Britain still aims to cut carbon dioxide emissions by 20 percent by 2010, but isn't certain how it will do it, a Cabinet minister said Tuesday.
"We are not giving up on our 20 percent target. What we are not able to do is say that we can set out the precise path to it today," said Margaret Beckett, who heads the Department of Environment, Food and Rural Affairs.
In an interview with British Broadcasting radio, Beckett said Britain would succeed in reducing emissions by 12.5 percent from 1990 levels as set out by the Kyoto Protocol on climate change. She spoke hours before the release of a report on the government's progress toward meeting its climate change commitments.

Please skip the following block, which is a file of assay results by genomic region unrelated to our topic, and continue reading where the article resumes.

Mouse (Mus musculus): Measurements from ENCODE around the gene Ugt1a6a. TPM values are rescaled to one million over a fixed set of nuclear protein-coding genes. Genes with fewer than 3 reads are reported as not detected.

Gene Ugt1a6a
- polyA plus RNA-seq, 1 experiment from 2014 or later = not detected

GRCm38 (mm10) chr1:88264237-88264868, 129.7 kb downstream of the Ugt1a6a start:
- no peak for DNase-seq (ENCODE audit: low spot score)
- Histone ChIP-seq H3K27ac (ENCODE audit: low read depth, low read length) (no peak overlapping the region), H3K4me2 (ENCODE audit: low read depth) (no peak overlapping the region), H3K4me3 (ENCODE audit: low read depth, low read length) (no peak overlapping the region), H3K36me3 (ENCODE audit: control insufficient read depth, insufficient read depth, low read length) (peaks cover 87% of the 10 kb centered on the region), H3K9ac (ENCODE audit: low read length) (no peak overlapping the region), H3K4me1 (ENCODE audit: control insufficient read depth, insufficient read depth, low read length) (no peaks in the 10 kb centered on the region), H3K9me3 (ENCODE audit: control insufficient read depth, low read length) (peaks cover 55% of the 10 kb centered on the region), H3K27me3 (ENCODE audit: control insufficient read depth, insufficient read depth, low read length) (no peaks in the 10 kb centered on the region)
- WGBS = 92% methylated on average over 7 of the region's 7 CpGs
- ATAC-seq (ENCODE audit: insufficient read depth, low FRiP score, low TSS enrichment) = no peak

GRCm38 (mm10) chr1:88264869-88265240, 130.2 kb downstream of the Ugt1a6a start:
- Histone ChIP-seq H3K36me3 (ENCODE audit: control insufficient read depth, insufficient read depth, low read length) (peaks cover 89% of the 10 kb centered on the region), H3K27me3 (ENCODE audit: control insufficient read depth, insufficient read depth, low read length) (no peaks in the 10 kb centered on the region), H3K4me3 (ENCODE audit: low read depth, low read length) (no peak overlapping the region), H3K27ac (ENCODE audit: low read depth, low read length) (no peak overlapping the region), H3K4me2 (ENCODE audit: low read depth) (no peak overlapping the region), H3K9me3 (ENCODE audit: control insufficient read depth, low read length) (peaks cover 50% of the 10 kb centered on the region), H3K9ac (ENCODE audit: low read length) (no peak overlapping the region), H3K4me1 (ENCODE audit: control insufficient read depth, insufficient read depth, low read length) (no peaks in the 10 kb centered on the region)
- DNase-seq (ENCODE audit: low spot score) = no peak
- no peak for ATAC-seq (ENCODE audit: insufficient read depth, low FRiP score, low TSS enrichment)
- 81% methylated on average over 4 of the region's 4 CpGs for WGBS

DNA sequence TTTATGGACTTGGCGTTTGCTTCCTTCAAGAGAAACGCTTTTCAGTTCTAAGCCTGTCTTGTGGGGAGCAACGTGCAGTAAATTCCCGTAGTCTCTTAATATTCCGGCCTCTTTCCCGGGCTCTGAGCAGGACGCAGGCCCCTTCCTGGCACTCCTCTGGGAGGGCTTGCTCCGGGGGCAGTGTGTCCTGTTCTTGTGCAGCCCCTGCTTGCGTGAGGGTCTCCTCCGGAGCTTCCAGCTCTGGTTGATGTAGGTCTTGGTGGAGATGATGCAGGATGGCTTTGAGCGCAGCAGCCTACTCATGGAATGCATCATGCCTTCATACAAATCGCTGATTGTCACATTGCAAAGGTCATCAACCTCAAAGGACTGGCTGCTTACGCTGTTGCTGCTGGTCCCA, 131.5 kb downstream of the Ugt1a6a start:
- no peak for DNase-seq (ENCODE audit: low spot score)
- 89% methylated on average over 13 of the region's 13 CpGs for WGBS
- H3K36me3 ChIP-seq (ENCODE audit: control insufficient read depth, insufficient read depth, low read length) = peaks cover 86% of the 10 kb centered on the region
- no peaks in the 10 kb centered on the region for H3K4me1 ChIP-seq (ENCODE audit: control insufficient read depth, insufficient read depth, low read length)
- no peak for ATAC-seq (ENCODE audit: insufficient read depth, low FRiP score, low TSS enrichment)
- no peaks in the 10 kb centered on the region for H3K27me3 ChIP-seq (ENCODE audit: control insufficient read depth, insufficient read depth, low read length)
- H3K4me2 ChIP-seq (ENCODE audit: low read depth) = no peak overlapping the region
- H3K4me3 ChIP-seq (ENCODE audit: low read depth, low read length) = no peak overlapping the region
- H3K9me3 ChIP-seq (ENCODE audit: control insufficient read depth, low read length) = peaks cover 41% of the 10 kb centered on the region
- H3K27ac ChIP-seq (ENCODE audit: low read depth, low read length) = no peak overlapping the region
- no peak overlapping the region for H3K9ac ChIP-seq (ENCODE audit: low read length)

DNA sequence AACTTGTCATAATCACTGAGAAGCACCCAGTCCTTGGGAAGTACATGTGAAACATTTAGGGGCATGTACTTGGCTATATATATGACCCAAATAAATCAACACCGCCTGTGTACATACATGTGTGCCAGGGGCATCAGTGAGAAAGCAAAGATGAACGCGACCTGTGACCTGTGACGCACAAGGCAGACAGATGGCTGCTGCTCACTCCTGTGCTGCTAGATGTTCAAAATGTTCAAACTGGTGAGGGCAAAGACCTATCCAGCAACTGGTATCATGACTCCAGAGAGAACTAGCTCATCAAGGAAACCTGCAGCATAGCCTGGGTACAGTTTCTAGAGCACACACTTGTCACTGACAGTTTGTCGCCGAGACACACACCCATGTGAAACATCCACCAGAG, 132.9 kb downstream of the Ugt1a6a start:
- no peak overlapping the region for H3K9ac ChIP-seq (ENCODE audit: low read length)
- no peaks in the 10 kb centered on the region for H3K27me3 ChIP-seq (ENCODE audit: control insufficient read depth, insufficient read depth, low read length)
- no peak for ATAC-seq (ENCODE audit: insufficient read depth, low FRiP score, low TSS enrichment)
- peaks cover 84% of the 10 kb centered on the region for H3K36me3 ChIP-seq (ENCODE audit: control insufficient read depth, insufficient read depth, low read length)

The department's report proposed stricter industrial emission limits and building regulations, encouraging the use of biofuels, promoting household energy efficiency and encouraging small-scale electric generators.
These measures would drop carbon dioxide emissions 15 to 18 percent below 1990 levels, the report said.
The 20 percent target was set voluntarily by Prime Minister Tony Blair's government.
"We can certainly move a very long way towards it, and this is not the last word," Beckett said.
"We have drawn together as many of our proposals as we can into the review we will publish today, but there is more to come. That is why I say we are not giving up on our 20 percent target", reports the AP.
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